Learning Opportunities

Opportunities to learn about how you can use teach-back in your daily practice

Making teach-back part of routine practice – tips for starting out

Tips to help healthcare workers and teams develop the ‘habit’ of using teach-back in everyday practice are:

  • Start by using teach-back in just one or two topic areas that are relatively ‘contained’. For example, how to manage cardiac chest pain. Areas that are ‘high-risk’ or key transition points may be good to start with.
  • Use a team-approach. If everyone who is caring for a client uses teach-back – even for informal education, then it will become more familiar to everyone.
  • Document who has taught what and how the client responded. Teams can develop their own teach-back checklist or log to ensure that all important teaching points have been covered.
  • Consider adding ‘teach-back’ case studies to every second team meeting. This ten-minute activity will allow team members to share success stories or any difficulties with using teach-back.
  • Nominate ‘teach-back champions’ within a clinical area. Depending on their available time, these champions can act as role models and mentor other team members to use teach-back.
  • Use a train-the-trainer approach whereby the champions teach their peers to use teach-back may be effective
  • Put reminders to use teach-back around the clinical area, e.g. posters or on staff lanyards.
  • Let patients/clients know that teach-back is part of usual practice, and encourage them to use it themselves.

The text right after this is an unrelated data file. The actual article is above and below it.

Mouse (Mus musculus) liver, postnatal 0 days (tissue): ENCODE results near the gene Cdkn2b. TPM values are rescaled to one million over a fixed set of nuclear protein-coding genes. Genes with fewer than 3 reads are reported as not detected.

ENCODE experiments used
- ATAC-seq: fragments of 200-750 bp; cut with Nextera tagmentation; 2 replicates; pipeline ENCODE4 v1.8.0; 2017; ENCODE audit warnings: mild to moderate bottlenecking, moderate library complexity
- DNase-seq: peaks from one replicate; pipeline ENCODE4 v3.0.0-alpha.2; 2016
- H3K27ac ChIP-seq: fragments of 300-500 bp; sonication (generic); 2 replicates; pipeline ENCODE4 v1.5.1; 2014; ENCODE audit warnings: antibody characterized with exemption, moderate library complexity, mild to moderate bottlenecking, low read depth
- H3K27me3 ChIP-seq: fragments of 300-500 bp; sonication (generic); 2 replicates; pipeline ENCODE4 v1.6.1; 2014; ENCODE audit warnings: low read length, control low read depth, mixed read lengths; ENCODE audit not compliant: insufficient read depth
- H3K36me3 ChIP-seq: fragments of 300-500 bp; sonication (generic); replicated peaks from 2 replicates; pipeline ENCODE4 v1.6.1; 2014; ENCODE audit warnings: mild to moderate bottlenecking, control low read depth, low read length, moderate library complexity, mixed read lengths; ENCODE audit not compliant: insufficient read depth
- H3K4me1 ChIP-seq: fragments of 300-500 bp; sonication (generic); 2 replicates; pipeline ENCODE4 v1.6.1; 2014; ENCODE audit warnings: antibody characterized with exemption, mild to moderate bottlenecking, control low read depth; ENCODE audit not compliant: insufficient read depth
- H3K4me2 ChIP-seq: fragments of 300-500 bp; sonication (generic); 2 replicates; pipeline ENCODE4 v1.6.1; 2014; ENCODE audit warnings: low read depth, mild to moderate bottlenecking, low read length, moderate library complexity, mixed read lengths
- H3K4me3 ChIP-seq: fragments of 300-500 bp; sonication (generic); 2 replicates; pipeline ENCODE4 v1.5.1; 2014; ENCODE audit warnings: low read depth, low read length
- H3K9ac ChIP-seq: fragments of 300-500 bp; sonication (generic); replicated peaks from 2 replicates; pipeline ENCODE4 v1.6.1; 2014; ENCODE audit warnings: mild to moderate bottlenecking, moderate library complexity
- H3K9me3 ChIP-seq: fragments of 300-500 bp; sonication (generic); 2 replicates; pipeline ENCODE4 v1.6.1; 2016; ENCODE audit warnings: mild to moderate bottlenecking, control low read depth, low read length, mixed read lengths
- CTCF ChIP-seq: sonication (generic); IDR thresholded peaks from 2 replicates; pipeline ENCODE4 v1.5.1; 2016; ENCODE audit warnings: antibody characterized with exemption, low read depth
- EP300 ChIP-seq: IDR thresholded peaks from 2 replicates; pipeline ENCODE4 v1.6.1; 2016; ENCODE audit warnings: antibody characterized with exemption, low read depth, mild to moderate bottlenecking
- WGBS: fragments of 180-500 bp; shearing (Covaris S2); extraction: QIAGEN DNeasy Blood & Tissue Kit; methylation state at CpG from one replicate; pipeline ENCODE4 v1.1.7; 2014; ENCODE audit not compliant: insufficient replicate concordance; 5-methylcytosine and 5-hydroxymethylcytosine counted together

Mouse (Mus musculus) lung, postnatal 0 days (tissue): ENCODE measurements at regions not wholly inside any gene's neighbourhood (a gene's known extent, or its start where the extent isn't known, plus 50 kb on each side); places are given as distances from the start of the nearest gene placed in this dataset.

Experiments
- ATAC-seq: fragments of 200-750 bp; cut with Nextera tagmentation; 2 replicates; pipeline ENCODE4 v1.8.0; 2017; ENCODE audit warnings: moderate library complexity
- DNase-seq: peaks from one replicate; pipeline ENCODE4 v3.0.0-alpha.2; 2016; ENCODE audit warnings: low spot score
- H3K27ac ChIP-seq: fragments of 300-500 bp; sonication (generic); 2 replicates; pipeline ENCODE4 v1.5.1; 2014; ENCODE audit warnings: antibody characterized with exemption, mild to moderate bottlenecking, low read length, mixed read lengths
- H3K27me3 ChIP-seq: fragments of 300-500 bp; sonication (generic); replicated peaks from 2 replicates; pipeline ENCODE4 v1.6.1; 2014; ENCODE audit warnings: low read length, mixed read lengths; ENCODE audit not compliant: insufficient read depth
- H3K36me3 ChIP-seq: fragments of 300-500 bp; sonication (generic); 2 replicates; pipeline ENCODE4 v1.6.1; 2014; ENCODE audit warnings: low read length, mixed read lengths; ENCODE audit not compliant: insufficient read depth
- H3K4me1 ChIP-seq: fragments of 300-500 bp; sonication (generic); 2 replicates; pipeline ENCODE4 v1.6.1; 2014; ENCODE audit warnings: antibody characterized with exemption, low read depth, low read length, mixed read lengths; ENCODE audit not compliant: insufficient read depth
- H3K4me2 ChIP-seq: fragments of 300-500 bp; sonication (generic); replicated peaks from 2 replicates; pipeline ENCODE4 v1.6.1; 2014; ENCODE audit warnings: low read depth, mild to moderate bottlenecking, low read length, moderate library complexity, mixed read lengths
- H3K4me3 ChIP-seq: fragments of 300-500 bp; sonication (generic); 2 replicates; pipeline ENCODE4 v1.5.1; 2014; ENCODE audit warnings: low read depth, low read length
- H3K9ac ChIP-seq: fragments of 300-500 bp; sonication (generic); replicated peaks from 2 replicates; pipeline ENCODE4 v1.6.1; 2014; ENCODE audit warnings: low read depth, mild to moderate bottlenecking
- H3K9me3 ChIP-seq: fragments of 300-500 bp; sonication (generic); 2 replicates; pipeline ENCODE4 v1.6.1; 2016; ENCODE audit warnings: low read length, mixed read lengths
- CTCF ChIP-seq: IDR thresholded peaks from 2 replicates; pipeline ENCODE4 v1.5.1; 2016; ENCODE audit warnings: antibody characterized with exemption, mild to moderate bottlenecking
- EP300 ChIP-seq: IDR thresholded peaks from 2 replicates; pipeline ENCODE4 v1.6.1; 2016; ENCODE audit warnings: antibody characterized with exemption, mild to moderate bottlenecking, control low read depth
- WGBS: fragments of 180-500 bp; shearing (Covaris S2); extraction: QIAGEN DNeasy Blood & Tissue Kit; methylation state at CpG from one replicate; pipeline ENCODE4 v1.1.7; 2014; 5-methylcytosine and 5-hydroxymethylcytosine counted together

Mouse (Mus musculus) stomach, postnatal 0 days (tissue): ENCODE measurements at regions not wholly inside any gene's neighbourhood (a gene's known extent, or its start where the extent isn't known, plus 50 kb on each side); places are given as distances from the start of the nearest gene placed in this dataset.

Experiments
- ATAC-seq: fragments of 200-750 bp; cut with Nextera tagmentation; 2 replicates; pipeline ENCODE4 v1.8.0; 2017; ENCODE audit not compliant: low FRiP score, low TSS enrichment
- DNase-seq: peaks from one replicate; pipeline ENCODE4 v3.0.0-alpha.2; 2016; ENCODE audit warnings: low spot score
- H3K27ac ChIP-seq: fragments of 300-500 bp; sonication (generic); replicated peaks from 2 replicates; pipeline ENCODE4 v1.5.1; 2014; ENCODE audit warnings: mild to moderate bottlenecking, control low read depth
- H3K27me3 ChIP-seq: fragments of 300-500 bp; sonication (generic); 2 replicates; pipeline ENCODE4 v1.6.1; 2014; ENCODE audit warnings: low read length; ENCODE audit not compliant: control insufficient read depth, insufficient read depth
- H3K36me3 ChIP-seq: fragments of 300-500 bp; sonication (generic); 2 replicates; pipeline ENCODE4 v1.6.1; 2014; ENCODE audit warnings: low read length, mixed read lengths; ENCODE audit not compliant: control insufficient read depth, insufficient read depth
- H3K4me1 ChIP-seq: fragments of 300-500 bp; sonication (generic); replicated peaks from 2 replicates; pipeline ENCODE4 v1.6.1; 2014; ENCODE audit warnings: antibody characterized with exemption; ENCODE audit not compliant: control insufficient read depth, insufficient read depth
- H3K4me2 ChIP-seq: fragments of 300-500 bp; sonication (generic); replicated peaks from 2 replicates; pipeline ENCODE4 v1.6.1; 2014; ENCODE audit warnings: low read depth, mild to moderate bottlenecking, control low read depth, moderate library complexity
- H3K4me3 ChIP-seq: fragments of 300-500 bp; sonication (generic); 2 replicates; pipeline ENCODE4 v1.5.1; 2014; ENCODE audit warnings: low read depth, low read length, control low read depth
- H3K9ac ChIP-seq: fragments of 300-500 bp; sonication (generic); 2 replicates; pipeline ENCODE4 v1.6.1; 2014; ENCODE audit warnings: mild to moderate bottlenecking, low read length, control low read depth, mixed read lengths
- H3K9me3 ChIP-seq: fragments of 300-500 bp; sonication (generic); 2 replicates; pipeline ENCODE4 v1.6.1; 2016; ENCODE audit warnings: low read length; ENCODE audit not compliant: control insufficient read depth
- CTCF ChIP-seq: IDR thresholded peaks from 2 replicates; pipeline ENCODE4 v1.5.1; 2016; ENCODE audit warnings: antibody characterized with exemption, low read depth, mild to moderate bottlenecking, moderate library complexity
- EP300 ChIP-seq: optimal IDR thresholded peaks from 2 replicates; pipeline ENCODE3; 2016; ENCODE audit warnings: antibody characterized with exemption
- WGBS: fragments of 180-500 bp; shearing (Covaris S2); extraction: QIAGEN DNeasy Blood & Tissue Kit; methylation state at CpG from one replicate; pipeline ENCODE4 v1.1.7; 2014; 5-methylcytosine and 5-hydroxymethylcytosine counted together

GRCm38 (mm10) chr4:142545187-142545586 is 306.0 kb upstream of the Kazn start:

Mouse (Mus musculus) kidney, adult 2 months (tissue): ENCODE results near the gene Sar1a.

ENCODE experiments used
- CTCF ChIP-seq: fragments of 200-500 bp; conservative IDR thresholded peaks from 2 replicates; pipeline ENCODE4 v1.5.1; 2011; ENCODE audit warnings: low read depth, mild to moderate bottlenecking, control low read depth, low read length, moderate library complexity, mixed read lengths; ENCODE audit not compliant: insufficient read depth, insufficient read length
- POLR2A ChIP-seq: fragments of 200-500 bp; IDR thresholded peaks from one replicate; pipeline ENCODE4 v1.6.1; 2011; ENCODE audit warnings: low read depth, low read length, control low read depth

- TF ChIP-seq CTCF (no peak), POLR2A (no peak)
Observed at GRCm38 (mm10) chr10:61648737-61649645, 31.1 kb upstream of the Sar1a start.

• Use teach-back with your peers during clinical handover.
  • Add teach-back into clinical pathways and standards, develop a policy & procedure, or make it a key performance indicator for staff.

A structured approach to building client knowledge and confidence to take action.

A team from the USA uses a 3-day approach to patient education, using teach-back to check for understanding:

  • Day 1 questions relate to simple knowledge (e.g. “what is the name of the tablet you take for your high blood pressure?”.
  • Day 2 questions address concerns and attitudes (e.g. “what concerns do you have….).
  • Day 3 questions ask about what patients will actually do in practice (e.g. “how will you remember to weigh yourself every day”).

Also see these additional resources for integrating teach-back into usual practice at an organisational level:

Teach-back presentation

The slides in this presentation provide an overview of the learning module content. They are designed to be used in a ‘train-the-trainer’ model to reinforce what people have learnt about teach-back, or to introduce new learners to the topic.

Evaluating teach-back – how do we know it is working?

You may want to evaluate the use of teach-back in your setting. Some strategies used by others include:

  • Changes in self-reported use of teach-back by healthcare workers over time.
  • Changes in client knowledge about their condition, before and after teach-back is used.
  • Decreases in readmission rates for issues where client understanding of self-management is paramount.
  • Peer observation of how individual staff use teach-back.
  • Chart audit to see how many times teach-back is being documented.
  • Changes in satisfaction surveys of clients or caregivers.

Additional health literacy resources

There are many resources available on the internet to support health literacy practice and the use of teach-back. Here are just a few:

Links to National Action Plans and Statements for Health Literacy

Additional resources about teach-back and health literacy